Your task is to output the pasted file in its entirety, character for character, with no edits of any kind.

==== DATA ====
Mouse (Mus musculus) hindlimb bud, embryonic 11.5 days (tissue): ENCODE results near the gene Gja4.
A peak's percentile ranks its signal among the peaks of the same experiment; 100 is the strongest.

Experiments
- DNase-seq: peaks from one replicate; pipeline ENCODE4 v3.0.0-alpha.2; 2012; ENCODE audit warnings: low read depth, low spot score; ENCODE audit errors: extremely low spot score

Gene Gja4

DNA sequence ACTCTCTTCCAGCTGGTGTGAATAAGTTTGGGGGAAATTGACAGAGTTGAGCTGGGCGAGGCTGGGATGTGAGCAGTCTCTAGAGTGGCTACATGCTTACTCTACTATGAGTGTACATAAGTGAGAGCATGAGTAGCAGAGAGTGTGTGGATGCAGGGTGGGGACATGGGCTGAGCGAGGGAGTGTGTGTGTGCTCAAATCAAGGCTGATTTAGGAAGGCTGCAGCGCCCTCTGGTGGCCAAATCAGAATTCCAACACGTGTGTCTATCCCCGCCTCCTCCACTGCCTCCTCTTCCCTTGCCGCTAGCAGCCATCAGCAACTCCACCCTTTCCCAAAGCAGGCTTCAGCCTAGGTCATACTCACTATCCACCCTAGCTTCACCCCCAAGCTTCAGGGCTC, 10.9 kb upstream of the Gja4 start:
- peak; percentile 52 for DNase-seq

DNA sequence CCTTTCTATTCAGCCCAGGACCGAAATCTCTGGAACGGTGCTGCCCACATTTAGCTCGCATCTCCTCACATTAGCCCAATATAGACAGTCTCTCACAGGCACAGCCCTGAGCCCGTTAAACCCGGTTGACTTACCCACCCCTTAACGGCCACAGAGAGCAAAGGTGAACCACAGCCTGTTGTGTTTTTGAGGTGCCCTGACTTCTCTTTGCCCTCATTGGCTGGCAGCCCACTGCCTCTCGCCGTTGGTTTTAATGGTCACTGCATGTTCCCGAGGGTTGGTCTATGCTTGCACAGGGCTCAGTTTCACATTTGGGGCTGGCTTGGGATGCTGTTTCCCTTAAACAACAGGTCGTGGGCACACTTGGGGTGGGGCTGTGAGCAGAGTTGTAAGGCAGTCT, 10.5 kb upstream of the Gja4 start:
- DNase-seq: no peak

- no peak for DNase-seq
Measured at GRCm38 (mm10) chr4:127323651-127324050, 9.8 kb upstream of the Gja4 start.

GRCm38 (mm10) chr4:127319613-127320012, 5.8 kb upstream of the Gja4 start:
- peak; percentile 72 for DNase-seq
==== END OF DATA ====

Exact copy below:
Mouse (Mus musculus) hindlimb bud, embryonic 11.5 days (tissue): ENCODE results near the gene Gja4.
A peak's percentile ranks its signal among the peaks of the same experiment; 100 is the strongest.

Experiments
- DNase-seq: peaks from one replicate; pipeline ENCODE4 v3.0.0-alpha.2; 2012; ENCODE audit warnings: low read depth, low spot score; ENCODE audit errors: extremely low spot score

Gene Gja4

DNA sequence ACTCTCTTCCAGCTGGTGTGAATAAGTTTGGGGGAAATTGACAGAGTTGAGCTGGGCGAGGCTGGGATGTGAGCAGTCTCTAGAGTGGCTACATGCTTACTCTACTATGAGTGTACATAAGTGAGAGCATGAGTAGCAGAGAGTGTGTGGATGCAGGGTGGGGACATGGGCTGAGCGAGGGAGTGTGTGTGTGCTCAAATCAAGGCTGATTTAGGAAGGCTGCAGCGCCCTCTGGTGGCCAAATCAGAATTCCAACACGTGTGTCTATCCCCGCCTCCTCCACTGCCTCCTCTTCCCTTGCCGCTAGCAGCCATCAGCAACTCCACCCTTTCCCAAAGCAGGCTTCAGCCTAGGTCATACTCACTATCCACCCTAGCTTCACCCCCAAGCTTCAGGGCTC, 10.9 kb upstream of the Gja4 start:
- peak; percentile 52 for DNase-seq

DNA sequence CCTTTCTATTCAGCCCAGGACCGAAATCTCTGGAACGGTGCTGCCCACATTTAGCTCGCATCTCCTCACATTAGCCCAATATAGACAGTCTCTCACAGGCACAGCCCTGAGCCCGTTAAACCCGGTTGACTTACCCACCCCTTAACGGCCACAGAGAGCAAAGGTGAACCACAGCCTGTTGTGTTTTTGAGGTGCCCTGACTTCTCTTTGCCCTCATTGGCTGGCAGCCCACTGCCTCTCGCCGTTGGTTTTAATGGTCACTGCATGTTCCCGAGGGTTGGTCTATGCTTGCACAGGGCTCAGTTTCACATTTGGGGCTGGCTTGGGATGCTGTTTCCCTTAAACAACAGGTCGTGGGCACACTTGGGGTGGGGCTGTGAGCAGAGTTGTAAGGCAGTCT, 10.5 kb upstream of the Gja4 start:
- DNase-seq: no peak

- no peak for DNase-seq
Measured at GRCm38 (mm10) chr4:127323651-127324050, 9.8 kb upstream of the Gja4 start.

GRCm38 (mm10) chr4:127319613-127320012, 5.8 kb upstream of the Gja4 start:
- peak; percentile 72 for DNase-seq